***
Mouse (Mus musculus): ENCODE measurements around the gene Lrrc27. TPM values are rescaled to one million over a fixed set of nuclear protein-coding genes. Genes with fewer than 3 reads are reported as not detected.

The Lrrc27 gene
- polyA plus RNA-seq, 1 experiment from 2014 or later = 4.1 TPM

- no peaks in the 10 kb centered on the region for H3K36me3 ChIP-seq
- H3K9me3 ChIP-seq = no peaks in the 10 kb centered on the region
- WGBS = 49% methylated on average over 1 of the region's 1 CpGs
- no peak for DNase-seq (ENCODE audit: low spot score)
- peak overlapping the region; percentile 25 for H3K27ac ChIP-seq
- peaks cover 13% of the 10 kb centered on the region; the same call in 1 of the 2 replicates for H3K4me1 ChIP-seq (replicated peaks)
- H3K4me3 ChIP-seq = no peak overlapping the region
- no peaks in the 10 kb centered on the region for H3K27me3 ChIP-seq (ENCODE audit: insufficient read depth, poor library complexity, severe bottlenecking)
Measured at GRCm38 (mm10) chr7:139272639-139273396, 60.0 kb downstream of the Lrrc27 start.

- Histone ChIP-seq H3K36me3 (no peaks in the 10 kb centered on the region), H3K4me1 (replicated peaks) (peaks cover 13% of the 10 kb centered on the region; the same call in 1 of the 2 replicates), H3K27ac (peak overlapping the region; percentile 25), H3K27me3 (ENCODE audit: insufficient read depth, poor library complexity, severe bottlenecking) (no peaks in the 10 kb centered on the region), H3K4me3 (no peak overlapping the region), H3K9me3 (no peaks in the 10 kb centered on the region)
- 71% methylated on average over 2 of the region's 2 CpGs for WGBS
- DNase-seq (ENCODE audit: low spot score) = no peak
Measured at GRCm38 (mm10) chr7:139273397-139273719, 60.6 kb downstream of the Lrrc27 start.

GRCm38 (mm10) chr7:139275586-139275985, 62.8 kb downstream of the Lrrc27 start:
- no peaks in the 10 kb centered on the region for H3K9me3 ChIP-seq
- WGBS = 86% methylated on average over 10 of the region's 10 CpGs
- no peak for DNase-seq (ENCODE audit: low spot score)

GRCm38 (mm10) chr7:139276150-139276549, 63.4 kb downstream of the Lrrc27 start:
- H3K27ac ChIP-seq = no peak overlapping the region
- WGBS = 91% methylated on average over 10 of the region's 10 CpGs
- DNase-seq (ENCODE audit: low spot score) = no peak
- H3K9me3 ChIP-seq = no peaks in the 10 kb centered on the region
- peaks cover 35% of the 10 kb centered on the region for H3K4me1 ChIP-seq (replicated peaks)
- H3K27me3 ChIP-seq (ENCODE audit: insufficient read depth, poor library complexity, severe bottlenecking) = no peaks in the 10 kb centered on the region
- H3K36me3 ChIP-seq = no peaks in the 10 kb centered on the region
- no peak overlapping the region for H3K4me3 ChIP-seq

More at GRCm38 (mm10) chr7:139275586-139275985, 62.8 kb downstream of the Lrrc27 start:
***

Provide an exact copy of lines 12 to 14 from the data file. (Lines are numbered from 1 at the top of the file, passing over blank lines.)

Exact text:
Measured at GRCm38 (mm10) chr7:139272639-139273396, 60.0 kb downstream of the Lrrc27 start.

- Histone ChIP-seq H3K36me3 (no peaks in the 10 kb centered on the region), H3K4me1 (replicated peaks) (peaks cover 13% of the 10 kb centered on the region; the same call in 1 of the 2 replicates), H3K27ac (peak overlapping the region; percentile 25), H3K27me3 (ENCODE audit: insufficient read depth, poor library complexity, severe bottlenecking) (no peaks in the 10 kb centered on the region), H3K4me3 (no peak overlapping the region), H3K9me3 (no peaks in the 10 kb centered on the region)
- 71% methylated on average over 2 of the region's 2 CpGs for WGBS